CPAG Blog

Promoting fairness? Lowering the benefit cap will push more families into poverty

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This autumn the benefit cap will be cut, squeezing low-income families even further and pushing more people into poverty. The Welfare Reform & Work Act 2016 lowers the cap to £23,000 per annum for families (or £15,410 for single claimants) in London and £20,000 for families (or £13,400 for single claimants) outside of London. There are currently 3.9 million children living in poverty. Projections from the Institute for Fiscal Studies suggests that child poverty could rise by 50 per cent by 2020. Tightening the cap and taking away more support from low-income households will have a devastating effect on families and children.

What Brexit could mean for child poverty

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Two weeks ago, while all eyes were elsewhere, the government published the latest UK poverty statistics. They showed that 200,000 more children are in poverty compared to last year.

David Cameron's record on child poverty

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David Cameron’s final words at PMQs today – “Nothing is really impossible if you put your mind to it” – bring to my mind one of his early speeches on poverty. 

Divided Britain

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In searching for explanations for the cataclysmic events of 23 June, commentators have alighted on the obvious voting divides by age, region and level of disadvantage across the UK. The amazing thing is that this should come as any surprise.

Why the new figures on child poverty need to be heard across the country

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We need your help. In two weeks’ time, the government will publish statistics for 2014/15 (the most up to date available) on how many children are growing up in poverty. We need to make sure as many people hear about this as possible.

While experts project that by 2020, as many as 50% more children could be in poverty, this new batch of statistics may or may not show much change from the last round, which found 3.7 million children are in poverty in the UK.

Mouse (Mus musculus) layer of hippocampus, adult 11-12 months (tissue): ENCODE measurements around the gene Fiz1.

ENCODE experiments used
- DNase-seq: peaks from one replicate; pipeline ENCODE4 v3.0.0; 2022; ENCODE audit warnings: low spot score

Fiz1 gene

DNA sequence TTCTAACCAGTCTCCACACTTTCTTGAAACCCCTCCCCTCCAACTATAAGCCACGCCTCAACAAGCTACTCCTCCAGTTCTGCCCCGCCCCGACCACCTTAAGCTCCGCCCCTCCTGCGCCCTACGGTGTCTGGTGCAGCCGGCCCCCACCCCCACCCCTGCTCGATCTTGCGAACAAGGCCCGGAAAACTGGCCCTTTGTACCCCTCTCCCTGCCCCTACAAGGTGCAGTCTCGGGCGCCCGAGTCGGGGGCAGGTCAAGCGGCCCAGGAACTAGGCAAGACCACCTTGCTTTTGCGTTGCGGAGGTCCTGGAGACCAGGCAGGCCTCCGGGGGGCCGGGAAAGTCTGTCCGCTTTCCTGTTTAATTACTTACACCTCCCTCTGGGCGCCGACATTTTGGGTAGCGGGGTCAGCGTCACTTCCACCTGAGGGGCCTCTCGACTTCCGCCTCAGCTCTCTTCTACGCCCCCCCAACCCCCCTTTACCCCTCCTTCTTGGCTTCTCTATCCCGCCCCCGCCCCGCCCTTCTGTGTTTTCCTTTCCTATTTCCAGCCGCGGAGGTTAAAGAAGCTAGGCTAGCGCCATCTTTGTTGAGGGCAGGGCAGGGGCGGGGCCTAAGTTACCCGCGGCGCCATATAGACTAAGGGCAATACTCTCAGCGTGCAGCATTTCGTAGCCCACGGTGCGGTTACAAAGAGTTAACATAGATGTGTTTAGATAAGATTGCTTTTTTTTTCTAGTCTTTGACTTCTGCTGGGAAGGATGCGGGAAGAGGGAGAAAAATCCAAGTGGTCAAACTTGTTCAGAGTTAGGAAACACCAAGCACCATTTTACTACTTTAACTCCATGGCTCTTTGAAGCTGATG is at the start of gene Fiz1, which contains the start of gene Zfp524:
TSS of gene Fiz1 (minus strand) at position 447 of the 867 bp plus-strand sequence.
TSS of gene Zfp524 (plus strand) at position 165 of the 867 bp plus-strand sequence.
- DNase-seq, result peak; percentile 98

Advising foodbank clients - one year on

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We started providing welfare rights advice to clients of the Tower Hamlets Foodbank as part of First Love Foundation’s Advice & Support project almost three years ago, thanks to help from the Pears Foundation. It’s now been a year since the project was scaled up with support from the Big Lottery Fund and I joined the team. 

Time to 'stick or twist' on wage subsidy

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It’s undoubtedly good news that Stephen Crabb, the new Work & Pensions Secretary, insists that Universal Credit will be one of his main priorities. The key question, however, is will it be one of the Chancellor’s priorities?

What’s in a frame? The poverty sector’s search for convincing messages

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At a recent event, I listened to a US campaigner describe how they fought and won the long battle for equal marriage.

At first, she said, they talked about rights for LGBTQ people – the right to participate in society in the same measure as their straight contemporaries – to marry, to be recognised as their loved one’s legal partner. These rights mattered to the community. But it turned out that talking about legal rights didn’t tug the public’s heart strings in the right direction.

Fancy working a 14 month year? The real impact of UC work allowance cuts

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Anyone following the story of Universal Credit’s painfully delayed roll-out will already be familiar with its time-bending qualities, but this month’s cuts to its work allowances mean that many hard-pressed parents now need to work a thirteen- or fourteen-month year just to protect current income levels. 

Tribunal ruling on DLA entitlement for disabled refugee children


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CPAG welcomes the Upper Tribunal decision on disabled refugee children who up to now, have not been entitled to disability living allowance (DLA) until they have spent over two years in the UK. On 17 March 2016, Judge Kate Markus QC found that the current past presence test unjustifiably discriminates against refugees and their family members and should therefore be dis-applied.